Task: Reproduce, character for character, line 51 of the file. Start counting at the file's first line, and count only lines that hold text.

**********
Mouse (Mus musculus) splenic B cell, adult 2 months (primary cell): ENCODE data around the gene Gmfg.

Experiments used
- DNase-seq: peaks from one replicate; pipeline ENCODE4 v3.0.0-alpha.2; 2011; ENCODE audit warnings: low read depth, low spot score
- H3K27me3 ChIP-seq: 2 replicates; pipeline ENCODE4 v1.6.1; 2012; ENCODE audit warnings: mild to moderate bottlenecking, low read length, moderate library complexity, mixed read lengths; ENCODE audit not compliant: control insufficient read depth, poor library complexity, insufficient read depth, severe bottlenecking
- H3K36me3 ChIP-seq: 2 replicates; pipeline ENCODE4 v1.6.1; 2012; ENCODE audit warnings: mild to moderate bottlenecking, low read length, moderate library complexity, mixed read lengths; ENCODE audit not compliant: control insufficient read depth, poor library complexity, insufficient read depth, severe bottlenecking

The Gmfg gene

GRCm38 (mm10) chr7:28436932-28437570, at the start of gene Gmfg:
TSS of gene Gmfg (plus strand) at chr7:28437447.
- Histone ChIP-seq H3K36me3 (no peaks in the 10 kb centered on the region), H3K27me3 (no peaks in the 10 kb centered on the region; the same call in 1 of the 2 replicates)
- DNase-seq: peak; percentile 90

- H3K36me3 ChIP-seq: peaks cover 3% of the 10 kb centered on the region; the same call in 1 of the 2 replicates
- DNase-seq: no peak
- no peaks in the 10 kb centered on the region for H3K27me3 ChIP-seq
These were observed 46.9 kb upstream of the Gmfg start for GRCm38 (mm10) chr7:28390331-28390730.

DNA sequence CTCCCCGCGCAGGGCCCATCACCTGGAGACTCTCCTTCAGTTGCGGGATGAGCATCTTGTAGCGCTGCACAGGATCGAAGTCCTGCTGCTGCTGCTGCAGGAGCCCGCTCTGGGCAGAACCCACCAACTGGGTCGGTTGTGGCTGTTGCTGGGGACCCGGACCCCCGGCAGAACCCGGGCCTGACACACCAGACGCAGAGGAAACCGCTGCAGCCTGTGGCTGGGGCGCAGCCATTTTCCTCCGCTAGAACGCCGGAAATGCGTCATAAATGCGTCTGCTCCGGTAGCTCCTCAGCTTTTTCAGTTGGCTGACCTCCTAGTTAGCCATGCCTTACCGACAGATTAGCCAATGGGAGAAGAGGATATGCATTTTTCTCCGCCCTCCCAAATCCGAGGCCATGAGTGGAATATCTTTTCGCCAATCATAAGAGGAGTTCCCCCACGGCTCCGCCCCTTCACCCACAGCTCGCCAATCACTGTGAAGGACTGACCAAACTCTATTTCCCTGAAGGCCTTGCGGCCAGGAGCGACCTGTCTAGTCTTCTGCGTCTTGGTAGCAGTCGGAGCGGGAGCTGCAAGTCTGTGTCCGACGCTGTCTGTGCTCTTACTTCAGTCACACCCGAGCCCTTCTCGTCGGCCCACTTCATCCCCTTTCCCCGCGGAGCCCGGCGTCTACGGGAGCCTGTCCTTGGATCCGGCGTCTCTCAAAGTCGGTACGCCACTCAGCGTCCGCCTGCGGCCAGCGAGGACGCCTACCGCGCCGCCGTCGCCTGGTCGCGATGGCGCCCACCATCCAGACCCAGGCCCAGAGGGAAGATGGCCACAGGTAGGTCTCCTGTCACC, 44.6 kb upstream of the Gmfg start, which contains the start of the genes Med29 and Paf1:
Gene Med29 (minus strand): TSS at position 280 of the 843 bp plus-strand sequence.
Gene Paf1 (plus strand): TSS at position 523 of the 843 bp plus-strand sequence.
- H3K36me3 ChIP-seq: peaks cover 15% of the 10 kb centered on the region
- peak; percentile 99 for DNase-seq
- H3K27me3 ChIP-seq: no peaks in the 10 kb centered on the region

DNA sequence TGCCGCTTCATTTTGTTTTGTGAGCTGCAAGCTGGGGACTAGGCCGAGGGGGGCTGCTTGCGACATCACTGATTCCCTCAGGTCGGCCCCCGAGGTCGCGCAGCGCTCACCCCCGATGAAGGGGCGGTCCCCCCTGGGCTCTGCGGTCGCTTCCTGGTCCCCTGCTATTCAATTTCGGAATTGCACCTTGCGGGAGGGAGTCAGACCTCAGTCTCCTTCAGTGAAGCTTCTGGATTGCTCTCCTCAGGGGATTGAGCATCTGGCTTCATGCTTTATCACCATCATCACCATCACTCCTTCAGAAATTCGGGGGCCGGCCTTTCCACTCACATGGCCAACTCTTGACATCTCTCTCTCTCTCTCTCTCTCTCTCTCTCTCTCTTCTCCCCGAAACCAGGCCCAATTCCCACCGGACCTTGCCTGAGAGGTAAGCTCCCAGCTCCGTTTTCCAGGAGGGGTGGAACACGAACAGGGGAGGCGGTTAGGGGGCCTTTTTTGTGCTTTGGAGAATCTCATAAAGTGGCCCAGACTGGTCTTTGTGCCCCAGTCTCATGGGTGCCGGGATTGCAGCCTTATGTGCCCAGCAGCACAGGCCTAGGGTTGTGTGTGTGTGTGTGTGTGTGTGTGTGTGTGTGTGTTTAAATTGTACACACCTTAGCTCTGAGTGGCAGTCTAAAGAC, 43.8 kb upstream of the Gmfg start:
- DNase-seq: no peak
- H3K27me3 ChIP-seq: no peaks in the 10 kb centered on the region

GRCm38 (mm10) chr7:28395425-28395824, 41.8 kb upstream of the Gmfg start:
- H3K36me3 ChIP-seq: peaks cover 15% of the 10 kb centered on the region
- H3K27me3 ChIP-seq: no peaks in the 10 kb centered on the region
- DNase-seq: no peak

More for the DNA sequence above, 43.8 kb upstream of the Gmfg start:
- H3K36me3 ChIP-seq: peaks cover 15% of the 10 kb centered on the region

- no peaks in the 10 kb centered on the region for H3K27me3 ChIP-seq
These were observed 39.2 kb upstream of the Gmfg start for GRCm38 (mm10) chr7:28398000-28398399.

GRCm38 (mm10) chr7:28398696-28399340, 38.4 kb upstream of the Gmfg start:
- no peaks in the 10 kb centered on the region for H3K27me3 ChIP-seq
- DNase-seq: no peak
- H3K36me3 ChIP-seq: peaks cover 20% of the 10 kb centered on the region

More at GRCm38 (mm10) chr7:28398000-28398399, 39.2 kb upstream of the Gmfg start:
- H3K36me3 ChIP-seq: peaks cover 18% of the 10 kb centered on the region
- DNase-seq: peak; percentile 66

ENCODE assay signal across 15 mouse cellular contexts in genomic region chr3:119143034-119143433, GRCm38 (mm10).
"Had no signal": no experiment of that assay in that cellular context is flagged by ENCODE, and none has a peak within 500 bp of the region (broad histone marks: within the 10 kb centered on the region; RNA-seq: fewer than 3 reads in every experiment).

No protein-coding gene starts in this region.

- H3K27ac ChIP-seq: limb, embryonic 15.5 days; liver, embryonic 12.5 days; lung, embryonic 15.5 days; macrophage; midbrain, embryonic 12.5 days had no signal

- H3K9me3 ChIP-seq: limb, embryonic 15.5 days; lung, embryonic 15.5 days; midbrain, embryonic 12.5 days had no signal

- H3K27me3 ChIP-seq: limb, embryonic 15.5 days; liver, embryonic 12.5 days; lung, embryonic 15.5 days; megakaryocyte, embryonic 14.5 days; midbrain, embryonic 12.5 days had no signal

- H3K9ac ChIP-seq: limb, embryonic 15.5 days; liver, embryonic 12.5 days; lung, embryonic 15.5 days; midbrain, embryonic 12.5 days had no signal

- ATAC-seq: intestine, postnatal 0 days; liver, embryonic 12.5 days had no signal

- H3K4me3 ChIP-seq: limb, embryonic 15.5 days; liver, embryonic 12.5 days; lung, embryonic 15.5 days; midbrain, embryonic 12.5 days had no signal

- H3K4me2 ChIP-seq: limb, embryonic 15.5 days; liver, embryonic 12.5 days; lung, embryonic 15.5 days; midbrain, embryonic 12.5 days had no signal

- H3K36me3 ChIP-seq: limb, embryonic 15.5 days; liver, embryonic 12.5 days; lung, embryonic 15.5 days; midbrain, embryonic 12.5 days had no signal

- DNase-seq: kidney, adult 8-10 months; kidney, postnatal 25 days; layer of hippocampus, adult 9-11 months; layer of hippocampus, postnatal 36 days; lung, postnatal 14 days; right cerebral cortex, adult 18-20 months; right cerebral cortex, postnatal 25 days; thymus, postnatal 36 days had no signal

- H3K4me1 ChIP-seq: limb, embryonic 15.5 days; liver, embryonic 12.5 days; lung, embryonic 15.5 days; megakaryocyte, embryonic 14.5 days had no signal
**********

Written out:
- H3K4me1 ChIP-seq: limb, embryonic 15.5 days; liver, embryonic 12.5 days; lung, embryonic 15.5 days; megakaryocyte, embryonic 14.5 days had no signal